Friday, December 8

A story was published earlier Thursday that claimed Senate Minority Leader Mitch McConnell (R-Ky.) was going to retire after suffering a major brain injury due to a fall earlier this year.

“Senate GOP leader Mitch McConnell has been out of the public eye for weeks, following a serious fall that hospitalized him. Now multiple sources confirm that Senators John Barrasso of Wyoming, John Cornyn of Texas, and John Thune of South Dakota are actively reaching out to fellow Republican senators in efforts to prepare for an anticipated leadership vote — a vote that would occur upon the announcement that McConnell would be retiring from his duties as leader, and presumably the Senate itself,” The Spectator noted in a report.

“One source says that Cornyn has been particularly active in his preparations, taking fellow senators with whom he has little in common to lunch in attempts to court them. Requests are being targeted at a plethora of conservative senators, including the sixteen who voted to delay the leadership election earlier this year, a proxy for opposition to McConnell’s leadership,” the outlet continued.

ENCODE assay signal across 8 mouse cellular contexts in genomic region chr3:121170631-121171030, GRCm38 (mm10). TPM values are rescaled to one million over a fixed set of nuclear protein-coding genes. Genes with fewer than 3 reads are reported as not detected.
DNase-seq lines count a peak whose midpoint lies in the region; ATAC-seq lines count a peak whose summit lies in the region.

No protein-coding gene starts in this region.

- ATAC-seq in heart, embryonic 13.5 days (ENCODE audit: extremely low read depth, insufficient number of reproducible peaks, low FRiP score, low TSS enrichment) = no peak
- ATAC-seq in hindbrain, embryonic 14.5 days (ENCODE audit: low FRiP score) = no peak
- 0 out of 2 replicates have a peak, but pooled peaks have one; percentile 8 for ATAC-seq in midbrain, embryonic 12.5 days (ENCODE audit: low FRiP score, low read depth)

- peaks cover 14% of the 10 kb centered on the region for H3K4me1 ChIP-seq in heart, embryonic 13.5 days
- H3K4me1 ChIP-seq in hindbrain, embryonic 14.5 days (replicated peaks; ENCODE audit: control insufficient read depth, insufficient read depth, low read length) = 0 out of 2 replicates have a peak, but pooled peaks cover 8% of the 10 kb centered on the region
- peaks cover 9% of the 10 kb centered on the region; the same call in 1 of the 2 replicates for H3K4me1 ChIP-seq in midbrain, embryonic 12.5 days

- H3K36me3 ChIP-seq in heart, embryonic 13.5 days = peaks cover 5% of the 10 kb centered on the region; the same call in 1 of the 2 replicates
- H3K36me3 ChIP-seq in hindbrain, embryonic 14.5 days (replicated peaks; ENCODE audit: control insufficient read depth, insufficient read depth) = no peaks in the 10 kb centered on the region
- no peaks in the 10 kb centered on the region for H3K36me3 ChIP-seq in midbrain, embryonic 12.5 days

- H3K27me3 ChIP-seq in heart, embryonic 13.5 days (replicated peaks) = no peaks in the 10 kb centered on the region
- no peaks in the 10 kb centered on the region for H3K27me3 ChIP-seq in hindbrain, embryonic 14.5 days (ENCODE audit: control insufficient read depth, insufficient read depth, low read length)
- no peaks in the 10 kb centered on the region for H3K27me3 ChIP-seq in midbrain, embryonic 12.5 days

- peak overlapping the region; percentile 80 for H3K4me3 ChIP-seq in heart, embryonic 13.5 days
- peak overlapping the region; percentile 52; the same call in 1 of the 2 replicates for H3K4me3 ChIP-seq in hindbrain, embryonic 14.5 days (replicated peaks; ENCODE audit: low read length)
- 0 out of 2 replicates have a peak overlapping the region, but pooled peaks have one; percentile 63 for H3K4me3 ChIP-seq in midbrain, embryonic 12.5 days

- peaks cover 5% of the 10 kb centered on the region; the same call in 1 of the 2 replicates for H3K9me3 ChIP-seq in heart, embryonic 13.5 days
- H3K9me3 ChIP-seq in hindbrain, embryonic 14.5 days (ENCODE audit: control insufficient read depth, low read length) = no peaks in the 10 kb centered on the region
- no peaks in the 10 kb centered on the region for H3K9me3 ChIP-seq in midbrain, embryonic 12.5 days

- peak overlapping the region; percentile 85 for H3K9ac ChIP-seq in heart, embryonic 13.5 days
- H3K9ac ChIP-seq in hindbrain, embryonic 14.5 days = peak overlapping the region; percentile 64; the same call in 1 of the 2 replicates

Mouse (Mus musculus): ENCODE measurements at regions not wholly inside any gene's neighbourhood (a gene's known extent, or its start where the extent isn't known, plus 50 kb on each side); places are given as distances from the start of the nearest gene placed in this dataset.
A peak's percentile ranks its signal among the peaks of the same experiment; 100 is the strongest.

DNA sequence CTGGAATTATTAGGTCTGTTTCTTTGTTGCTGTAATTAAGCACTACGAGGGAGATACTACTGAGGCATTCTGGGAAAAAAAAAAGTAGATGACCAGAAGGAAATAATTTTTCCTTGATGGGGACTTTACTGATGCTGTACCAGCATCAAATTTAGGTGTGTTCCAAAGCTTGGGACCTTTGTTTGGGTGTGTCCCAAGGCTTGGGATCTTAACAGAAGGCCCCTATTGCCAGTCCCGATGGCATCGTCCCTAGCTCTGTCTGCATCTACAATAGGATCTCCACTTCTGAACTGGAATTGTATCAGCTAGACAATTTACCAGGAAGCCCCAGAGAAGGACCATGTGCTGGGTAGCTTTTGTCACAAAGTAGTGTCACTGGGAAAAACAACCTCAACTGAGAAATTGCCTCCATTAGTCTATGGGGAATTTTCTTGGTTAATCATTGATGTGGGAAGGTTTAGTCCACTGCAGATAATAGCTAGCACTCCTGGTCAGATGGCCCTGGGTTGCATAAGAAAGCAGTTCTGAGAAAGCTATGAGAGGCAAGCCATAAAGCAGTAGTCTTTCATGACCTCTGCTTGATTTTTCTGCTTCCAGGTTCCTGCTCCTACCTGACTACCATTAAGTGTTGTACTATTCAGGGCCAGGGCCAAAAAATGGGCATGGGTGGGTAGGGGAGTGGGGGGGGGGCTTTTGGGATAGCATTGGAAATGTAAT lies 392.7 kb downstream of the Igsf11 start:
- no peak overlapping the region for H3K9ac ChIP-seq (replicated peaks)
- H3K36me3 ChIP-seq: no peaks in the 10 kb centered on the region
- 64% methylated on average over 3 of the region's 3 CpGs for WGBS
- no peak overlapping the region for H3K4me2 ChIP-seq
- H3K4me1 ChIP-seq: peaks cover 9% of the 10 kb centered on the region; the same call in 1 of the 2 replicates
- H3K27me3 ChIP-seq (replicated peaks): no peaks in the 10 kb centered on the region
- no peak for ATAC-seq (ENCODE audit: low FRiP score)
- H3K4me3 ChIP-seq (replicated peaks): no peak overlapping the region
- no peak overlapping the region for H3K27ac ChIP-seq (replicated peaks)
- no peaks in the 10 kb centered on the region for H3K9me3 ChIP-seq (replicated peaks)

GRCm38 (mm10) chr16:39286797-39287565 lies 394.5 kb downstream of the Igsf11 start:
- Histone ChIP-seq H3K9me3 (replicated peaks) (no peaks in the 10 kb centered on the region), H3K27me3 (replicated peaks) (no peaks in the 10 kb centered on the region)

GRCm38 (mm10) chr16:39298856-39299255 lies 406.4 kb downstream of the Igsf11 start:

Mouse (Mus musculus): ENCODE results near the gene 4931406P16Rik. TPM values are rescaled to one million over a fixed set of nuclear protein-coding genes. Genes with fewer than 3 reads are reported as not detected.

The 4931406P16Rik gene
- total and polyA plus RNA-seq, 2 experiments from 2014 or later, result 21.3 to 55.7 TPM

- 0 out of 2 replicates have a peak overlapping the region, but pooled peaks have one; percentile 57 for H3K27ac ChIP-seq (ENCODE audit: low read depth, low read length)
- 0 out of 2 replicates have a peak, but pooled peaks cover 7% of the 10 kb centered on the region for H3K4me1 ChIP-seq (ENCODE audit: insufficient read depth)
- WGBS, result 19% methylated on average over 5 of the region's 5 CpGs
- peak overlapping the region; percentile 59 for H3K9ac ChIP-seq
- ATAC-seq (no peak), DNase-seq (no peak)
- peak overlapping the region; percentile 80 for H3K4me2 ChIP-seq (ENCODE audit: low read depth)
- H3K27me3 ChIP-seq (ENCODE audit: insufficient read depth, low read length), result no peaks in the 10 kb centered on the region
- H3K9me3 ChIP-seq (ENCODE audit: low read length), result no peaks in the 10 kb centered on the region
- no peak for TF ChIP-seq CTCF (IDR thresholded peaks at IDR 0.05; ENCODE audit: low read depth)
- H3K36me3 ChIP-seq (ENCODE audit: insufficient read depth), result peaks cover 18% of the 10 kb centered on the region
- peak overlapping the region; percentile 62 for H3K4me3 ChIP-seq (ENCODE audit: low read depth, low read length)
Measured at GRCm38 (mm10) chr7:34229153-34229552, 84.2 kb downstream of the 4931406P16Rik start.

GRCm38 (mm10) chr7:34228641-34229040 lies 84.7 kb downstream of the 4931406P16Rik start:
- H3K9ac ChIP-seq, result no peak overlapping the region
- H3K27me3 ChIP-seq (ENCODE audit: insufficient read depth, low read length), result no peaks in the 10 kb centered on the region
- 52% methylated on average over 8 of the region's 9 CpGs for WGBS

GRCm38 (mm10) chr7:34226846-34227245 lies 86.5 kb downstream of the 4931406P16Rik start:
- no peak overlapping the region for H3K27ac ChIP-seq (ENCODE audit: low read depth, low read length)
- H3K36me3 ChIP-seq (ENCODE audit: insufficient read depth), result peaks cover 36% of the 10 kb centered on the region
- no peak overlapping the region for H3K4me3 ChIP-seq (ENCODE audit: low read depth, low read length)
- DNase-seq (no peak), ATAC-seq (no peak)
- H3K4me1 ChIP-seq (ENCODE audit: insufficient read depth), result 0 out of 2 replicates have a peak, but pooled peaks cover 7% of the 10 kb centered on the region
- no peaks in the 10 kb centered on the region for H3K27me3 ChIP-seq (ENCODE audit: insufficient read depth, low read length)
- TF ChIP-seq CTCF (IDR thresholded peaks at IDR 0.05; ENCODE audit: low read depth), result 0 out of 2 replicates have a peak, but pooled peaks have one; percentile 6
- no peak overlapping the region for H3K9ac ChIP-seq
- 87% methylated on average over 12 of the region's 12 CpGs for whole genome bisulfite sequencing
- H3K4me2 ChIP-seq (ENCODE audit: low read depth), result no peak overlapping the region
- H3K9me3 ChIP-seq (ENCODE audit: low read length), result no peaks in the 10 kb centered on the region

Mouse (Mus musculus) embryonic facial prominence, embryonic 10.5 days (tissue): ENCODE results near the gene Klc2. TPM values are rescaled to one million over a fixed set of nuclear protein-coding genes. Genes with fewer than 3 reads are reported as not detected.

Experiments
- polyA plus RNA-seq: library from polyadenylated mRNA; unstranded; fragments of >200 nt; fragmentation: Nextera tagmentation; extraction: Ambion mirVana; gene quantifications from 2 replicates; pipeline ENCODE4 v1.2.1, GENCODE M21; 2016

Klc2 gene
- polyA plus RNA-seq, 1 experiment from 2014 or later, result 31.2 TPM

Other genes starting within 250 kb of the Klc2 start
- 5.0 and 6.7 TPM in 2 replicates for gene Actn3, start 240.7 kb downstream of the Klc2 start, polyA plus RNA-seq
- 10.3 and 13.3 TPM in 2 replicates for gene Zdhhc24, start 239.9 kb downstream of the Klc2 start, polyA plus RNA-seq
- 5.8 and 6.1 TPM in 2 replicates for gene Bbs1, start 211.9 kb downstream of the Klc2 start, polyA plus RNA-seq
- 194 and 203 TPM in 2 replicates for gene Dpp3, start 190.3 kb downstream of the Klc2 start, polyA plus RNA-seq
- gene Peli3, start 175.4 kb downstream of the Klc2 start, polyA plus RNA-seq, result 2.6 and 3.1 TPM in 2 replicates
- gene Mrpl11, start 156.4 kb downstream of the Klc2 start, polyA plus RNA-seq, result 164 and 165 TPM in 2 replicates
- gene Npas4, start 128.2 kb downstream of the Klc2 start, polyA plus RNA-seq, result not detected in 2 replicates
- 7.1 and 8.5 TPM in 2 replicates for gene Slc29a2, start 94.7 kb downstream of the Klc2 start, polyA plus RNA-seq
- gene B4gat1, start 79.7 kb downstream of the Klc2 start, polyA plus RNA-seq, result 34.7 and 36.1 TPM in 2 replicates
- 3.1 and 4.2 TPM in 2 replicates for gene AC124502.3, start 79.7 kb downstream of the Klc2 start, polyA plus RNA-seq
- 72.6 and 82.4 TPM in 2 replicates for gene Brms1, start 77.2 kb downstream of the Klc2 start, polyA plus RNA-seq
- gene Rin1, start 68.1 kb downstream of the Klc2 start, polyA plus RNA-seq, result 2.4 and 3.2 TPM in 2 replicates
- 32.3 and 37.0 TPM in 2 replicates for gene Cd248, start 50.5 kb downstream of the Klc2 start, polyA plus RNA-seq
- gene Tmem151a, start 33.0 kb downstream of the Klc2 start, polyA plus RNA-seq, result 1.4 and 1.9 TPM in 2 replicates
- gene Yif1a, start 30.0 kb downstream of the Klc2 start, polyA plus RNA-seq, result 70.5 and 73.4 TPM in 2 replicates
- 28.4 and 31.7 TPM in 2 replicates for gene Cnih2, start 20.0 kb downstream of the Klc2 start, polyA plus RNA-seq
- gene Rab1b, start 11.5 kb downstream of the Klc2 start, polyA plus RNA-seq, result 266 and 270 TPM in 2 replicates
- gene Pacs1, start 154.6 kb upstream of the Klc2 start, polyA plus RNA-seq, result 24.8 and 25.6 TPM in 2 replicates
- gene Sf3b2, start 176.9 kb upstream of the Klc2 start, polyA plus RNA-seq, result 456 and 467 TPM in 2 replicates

“Rick Scott, the Florida senator and former NRSC head who challenged McConnell, ultimately received ten protest votes. These members could prove key to determining the next Republican leader. Queries are also being made internally about the rules regarding replacement, and how the contest would be structured given the lack of an obvious heir apparent,” The Spectator noted further.

But, alas, turns out that’s not true.


According to the Daily Wire, McConnell, 81, plans to return next week.

“I am looking forward to returning to the Senate on Monday,” McConnell said in a tweet on Thursday. “We’ve got important business to tackle and big fights to win for Kentuckians and the American people.”

The outlet added:


McConnell, 81, has been recuperating after his office announced in early March that the senator tripped and fell during a private dinner at a hotel in Washington, D.C.

McConnell suffered a concussion and a minor rib fracture, according to his office. McConnell was discharged from a hospital a couple days later, and on March 26, the senator said he was back home after undergoing physical therapy at an inpatient center.

At the time, McConnell said he would follow advice of his physical therapists and spend “the next few days working for Kentuckians and the Republican Conference from home.”

Like him or not, if McConnell were to retire, it would worsen the current GOP minority because governors fill Senate openings and Kentucky’s current governor, Andy Beshear, is a Democrat.